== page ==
Is your book editor doing these things?
If you’re lucky to have gotten a book deal from a publishing house, this blog will seem pretty irrelevant to you, but since the era of self-publishing, working with traditional publishers is less common (unless you’re an academic, influencer, or celebrity). Anyone can now become an author, but that doesn’t mean that you can skip all the steps an author with a deal would take (which is what I did when I launched my first book). Working with a book editor is one of those important steps!
I made a lot of mistakes when I self-published my book, but after taking a few courses in book editing and having some experience with copyediting four books, I’ve made this checklist for those who plan to self-publish, to ensure they’re working with someone who’s qualified.
1. Book editors check for errors
While it isn’t the primary responsibility for a copyeditor to spot or fix errors, the self-publishing author doesn’t have the luxury of having BOTH a proofreader (who usually doesn’t work directly with the author) AND a copyeditor. That means freelance copyeditors like me do double duty. Besides good ol’ spell check, I use ProWritingAid to fix glaring errors quickly. This tool will also make suggestions to change words or phrases, but I wouldn’t use it for that purpose because I’d want to preserve the author’s voice as much as possible.
I also like to read aloud, which usually identifies awkward phrases and sentences that are too long and should be broken up with punctuation marks.
Good writers will have a mostly error-free manuscript before it gets delivered to a copyeditor, but for someone whose first language isn’t English or is a better speaker than typist (and who may have used a voice transcription app), there may be more errors than usual. Speaking of non-English languages, foreign words or phrases are another one of those things that could require italicizing, translation, or double-checking of spelling.
From experience, I want to say that even if you are a bonafide writer, hiring a copyeditor is still beneficial. I recently read a colleague’s self-published book on copywriting and came across what I believe is the highest number of errors in any book I’ve read in my entire life. Although I hired someone to edit my first book, that person wasn’t a book copyeditor by trade, which resulted in a few errors slipping through the cracks. If I ever publish an updated version, you can bet I’ll change them!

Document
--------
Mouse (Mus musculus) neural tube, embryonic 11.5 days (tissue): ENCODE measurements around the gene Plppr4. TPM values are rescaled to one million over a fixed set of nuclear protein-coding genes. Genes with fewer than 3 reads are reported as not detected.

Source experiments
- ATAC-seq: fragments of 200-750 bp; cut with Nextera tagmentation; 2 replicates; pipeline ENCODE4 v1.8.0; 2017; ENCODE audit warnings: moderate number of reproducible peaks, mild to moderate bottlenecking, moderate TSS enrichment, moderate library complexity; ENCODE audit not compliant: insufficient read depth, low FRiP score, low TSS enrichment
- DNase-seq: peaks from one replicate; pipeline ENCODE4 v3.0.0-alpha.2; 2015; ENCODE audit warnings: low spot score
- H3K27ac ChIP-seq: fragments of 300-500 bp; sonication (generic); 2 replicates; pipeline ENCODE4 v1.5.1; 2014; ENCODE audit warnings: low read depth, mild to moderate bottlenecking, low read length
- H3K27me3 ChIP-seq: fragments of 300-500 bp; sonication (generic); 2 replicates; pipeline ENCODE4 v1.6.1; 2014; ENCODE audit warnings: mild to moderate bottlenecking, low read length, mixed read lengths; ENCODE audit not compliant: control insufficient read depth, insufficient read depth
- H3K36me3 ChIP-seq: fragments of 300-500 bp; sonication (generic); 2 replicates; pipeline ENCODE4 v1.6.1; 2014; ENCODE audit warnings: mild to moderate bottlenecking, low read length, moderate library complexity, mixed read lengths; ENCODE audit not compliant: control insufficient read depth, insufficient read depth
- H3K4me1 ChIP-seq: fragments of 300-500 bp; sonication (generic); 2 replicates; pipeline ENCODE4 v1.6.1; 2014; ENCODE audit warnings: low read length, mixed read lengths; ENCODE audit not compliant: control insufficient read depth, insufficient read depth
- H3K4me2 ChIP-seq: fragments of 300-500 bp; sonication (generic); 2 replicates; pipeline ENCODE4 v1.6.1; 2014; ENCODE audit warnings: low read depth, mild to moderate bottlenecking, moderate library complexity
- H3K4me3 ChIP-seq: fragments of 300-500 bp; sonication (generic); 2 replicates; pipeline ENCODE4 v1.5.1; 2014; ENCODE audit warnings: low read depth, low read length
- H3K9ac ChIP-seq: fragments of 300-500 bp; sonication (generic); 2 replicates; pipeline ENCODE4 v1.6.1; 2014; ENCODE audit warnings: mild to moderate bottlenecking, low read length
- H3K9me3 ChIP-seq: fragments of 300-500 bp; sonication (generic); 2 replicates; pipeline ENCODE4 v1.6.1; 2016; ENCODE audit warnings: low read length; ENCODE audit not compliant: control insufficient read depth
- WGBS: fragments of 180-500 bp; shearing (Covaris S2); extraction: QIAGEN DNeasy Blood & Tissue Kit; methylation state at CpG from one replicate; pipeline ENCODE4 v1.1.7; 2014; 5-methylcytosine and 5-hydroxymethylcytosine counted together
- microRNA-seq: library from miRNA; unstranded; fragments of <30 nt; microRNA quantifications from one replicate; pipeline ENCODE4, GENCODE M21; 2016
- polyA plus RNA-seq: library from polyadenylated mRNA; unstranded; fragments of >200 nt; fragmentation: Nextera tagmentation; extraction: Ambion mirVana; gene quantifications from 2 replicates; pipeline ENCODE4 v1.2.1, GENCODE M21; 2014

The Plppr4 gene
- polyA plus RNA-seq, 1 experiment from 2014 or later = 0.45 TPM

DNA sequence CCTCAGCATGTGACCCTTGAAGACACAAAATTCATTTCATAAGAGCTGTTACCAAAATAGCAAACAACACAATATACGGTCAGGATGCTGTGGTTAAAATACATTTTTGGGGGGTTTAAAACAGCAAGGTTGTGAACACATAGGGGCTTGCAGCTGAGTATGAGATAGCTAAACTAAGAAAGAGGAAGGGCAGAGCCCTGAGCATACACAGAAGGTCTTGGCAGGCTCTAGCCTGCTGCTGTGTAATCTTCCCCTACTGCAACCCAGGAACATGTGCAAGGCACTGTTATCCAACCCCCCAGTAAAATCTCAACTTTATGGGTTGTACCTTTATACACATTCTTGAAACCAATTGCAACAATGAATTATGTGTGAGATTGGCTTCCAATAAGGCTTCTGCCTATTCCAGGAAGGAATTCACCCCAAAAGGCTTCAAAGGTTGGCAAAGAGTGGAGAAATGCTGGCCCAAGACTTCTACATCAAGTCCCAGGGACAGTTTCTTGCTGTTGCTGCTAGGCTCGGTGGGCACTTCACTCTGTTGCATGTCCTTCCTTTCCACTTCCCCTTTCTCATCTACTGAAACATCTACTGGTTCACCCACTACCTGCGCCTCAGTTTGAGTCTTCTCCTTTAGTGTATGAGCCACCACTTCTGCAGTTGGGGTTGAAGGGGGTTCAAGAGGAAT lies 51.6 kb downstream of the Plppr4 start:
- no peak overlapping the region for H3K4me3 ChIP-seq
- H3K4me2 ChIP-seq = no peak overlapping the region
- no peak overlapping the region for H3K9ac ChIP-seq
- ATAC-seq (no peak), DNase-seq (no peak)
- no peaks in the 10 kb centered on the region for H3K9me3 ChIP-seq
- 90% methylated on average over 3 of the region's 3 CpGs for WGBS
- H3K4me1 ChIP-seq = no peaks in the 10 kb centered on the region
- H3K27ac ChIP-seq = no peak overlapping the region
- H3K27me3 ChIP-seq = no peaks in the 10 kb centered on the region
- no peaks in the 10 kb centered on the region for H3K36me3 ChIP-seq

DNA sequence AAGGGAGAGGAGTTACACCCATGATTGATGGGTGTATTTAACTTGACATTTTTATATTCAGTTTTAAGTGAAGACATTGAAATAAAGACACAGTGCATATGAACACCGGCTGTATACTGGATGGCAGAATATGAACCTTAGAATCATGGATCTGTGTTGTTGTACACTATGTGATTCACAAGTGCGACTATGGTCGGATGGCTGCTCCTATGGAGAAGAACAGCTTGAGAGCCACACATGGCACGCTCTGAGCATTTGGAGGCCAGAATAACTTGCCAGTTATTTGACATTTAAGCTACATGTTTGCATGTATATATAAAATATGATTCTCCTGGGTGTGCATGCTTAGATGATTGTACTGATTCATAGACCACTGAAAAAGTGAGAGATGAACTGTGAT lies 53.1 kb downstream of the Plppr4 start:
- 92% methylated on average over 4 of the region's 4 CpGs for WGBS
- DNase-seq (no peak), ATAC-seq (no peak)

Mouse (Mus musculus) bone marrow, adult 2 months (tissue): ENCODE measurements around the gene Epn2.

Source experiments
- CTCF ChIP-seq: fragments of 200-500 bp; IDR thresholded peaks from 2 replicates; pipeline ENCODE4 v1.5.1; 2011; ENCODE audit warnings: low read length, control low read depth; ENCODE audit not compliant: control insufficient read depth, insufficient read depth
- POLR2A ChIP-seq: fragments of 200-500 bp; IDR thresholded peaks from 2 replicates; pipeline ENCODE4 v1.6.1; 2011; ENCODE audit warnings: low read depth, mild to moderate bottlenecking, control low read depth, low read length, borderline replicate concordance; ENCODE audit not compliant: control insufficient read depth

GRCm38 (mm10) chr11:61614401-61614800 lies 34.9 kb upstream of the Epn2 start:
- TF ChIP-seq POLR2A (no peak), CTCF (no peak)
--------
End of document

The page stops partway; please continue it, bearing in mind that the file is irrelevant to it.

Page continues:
2. Book editors clarify and check facts
In the same way you might chat with a friend who’s telling a story and glosses over what seems to be a really important detail, sometimes there are stories within stories! Good editors “tease out” an idea that might be worth exploring more, or demands clarity around phrasing or something that requires more explanation.
Non-fiction is my jam, and that means fact-checking is even more important than it would be in a fictional book. Common knowledge facts don’t need references, but media, other texts, or quotes should be cited to avoid copyright infringement. Editors aren’t liable for any damages that might result from plagiarism, but they can help point out where a reference is needed, double-check the reference, or point out sections of a manuscript that might look like they weren’t written by the author.
Being a blog writer for corporate clients, I know that information can be easily pulled from various online sources that may not be entirely accurate, so it’s important to ensure the author IS an expert in what they’re talking about, or at least sources where they got the information. “Better safe than sorry” is a good adage here!
3. Book editors point out inconsistencies
Names, birthdates, occupations, places, and items of importance need to be consistent throughout a nonfiction book. Especially if the book isn’t necessarily in chronological order (like a Quentin Tarantino movie), a good book editor will take note of these things to ensure consistency over time. After all, nobody’s memory is perfect!
A copyeditor is also responsible for editing chapter or part titles and making they’re consistent with the table of contents.